It wasn't too long ago that the idea of a smartphone weighing 200g and measuring 2cm thick seemed reasonable; it was, after all, a mini-computer. We remember a colleague at the time when the Nokia N90 Communicator was released, measuring the weight of it in his hand while saying that he preferred a phone that felt like "it could kill a man". He no longer works at CNET.
The LG Optimus 3D isn't quite as thick or heavy. Its 12mm depth is similar to handsets from competitor HTC, but its 168g weight is considerably more, and when you match this weight with the 3D's 4.3-inch display, this handset seems enormous. Its 4.3-inch screen stretches across the face of this unit with a thin strip of touch-sensitive buttons below the display. There's micro-USB and micro-HDMI cable ports on the left-hand side of the unit — covered by those pesky plastic latches that only LG persists in using — and a standard 3.5mm headphone socket on the top.
Those familiar with LG's fashion-forward handsets of the past will not recognise the serious-looking Optimus 3D. There's no colourful trim, ala the LG New Chocolate, nor any lashings of stainless steel, as we saw on numerous LG phones before now. Instead, the Optimus 3D is encased in a presentable yet dull grey-coloured, soft-touch plastic with strips of faux-metal running along the top and bottom of the face of this phone. The result is a polished appearance, but it's anything but eye-catching.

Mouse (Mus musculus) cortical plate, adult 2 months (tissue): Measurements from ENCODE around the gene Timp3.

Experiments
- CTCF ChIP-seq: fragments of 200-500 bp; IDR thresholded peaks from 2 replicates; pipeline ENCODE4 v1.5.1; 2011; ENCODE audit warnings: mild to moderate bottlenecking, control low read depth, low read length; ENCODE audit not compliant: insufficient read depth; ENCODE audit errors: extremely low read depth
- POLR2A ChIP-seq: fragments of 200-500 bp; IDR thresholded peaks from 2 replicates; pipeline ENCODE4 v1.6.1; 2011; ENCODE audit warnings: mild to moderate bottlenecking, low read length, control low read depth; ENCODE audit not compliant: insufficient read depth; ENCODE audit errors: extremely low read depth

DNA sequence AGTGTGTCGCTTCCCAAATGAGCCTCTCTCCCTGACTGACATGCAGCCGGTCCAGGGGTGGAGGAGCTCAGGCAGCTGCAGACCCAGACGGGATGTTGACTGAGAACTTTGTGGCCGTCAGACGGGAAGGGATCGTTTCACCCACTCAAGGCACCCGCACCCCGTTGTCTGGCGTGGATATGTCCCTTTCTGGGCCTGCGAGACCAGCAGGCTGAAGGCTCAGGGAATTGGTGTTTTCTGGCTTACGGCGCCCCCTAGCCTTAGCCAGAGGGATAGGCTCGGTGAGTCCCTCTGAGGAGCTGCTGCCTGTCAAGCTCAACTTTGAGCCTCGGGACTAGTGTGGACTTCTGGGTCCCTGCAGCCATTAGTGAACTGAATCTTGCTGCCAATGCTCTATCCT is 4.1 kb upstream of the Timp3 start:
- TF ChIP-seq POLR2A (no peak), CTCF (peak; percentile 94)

The 3D's LCD display is of a decent quality, showing nice colour and some reasonably deep blacks. As with LG's earlier smartphone releases in 2011, this screen favours whites over blacks, with web browsing coming up trumps in this equation. One interesting thing that we noticed during our review is that this display is almost completely invisible when viewed through sunglasses with a polarising filter. We're not sure if this has something to do with the nature of its 3D display, but it's certainly a shame for anyone who works outdoors and wears a decent pair of shades.
3D: all it's cracked up to be?
If you read the LG marketing material for this phone, you'll know that 3D doesn't actually stand for three dimensions. Well; it does, and it doesn't. LG has been distancing itself from the gimmick that is a 3D smartphone since its announcement, telling us that the 3D in the title refers to the unique hardware configuration used by this handset; dual core, dual memory and dual channel — three Ds (see video below). It's just a coincidence, then, that the phone has a 3D display, and that two cameras are positioned to shoot side-by-side images, we guess.